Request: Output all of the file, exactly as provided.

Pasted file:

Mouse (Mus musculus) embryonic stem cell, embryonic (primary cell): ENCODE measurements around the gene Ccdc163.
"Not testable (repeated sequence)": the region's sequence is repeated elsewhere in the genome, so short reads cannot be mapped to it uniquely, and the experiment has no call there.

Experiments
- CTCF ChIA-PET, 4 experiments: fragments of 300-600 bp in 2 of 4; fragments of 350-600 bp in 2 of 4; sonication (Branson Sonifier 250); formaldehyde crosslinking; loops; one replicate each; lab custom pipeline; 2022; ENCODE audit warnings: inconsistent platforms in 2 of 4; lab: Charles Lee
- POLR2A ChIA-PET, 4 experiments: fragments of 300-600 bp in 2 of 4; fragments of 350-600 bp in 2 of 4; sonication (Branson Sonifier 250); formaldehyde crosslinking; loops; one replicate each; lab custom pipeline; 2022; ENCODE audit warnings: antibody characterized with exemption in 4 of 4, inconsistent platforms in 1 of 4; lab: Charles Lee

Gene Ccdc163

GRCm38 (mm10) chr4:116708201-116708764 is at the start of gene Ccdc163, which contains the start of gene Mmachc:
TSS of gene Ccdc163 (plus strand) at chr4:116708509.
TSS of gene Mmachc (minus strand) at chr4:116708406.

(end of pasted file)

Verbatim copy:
Mouse (Mus musculus) embryonic stem cell, embryonic (primary cell): ENCODE measurements around the gene Ccdc163.
"Not testable (repeated sequence)": the region's sequence is repeated elsewhere in the genome, so short reads cannot be mapped to it uniquely, and the experiment has no call there.

Experiments
- CTCF ChIA-PET, 4 experiments: fragments of 300-600 bp in 2 of 4; fragments of 350-600 bp in 2 of 4; sonication (Branson Sonifier 250); formaldehyde crosslinking; loops; one replicate each; lab custom pipeline; 2022; ENCODE audit warnings: inconsistent platforms in 2 of 4; lab: Charles Lee
- POLR2A ChIA-PET, 4 experiments: fragments of 300-600 bp in 2 of 4; fragments of 350-600 bp in 2 of 4; sonication (Branson Sonifier 250); formaldehyde crosslinking; loops; one replicate each; lab custom pipeline; 2022; ENCODE audit warnings: antibody characterized with exemption in 4 of 4, inconsistent platforms in 1 of 4; lab: Charles Lee

Gene Ccdc163

GRCm38 (mm10) chr4:116708201-116708764 is at the start of gene Ccdc163, which contains the start of gene Mmachc:
TSS of gene Ccdc163 (plus strand) at chr4:116708509.
TSS of gene Mmachc (minus strand) at chr4:116708406.